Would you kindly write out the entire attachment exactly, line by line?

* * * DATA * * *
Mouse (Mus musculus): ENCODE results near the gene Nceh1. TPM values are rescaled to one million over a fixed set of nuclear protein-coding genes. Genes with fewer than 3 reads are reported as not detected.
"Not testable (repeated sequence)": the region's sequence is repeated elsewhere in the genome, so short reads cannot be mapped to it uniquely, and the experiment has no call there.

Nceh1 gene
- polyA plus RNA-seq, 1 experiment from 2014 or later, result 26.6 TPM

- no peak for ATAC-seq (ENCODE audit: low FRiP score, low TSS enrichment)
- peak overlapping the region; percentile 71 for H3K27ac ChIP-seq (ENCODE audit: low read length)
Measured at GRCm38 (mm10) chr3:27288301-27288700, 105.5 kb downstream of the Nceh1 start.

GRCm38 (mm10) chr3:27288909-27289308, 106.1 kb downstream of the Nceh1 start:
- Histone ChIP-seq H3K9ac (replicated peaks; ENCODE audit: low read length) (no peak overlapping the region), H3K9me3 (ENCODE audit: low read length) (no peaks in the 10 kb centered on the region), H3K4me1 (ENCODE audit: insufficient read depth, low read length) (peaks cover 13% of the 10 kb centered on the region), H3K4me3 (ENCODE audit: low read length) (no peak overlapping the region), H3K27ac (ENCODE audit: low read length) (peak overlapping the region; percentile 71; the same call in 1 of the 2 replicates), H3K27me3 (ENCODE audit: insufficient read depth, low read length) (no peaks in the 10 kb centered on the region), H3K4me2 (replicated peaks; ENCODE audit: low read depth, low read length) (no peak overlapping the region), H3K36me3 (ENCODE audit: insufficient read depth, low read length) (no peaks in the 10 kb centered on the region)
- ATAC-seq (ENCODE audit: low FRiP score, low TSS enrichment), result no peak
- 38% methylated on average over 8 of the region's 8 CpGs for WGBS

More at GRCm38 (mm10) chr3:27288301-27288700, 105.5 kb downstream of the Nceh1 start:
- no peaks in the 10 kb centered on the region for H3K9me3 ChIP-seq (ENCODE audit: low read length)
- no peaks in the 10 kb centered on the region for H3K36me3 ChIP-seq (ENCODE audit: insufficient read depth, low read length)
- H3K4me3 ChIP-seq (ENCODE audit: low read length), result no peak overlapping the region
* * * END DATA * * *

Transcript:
Mouse (Mus musculus): ENCODE results near the gene Nceh1. TPM values are rescaled to one million over a fixed set of nuclear protein-coding genes. Genes with fewer than 3 reads are reported as not detected.
"Not testable (repeated sequence)": the region's sequence is repeated elsewhere in the genome, so short reads cannot be mapped to it uniquely, and the experiment has no call there.

Nceh1 gene
- polyA plus RNA-seq, 1 experiment from 2014 or later, result 26.6 TPM

- no peak for ATAC-seq (ENCODE audit: low FRiP score, low TSS enrichment)
- peak overlapping the region; percentile 71 for H3K27ac ChIP-seq (ENCODE audit: low read length)
Measured at GRCm38 (mm10) chr3:27288301-27288700, 105.5 kb downstream of the Nceh1 start.

GRCm38 (mm10) chr3:27288909-27289308, 106.1 kb downstream of the Nceh1 start:
- Histone ChIP-seq H3K9ac (replicated peaks; ENCODE audit: low read length) (no peak overlapping the region), H3K9me3 (ENCODE audit: low read length) (no peaks in the 10 kb centered on the region), H3K4me1 (ENCODE audit: insufficient read depth, low read length) (peaks cover 13% of the 10 kb centered on the region), H3K4me3 (ENCODE audit: low read length) (no peak overlapping the region), H3K27ac (ENCODE audit: low read length) (peak overlapping the region; percentile 71; the same call in 1 of the 2 replicates), H3K27me3 (ENCODE audit: insufficient read depth, low read length) (no peaks in the 10 kb centered on the region), H3K4me2 (replicated peaks; ENCODE audit: low read depth, low read length) (no peak overlapping the region), H3K36me3 (ENCODE audit: insufficient read depth, low read length) (no peaks in the 10 kb centered on the region)
- ATAC-seq (ENCODE audit: low FRiP score, low TSS enrichment), result no peak
- 38% methylated on average over 8 of the region's 8 CpGs for WGBS

More at GRCm38 (mm10) chr3:27288301-27288700, 105.5 kb downstream of the Nceh1 start:
- no peaks in the 10 kb centered on the region for H3K9me3 ChIP-seq (ENCODE audit: low read length)
- no peaks in the 10 kb centered on the region for H3K36me3 ChIP-seq (ENCODE audit: insufficient read depth, low read length)
- H3K4me3 ChIP-seq (ENCODE audit: low read length), result no peak overlapping the region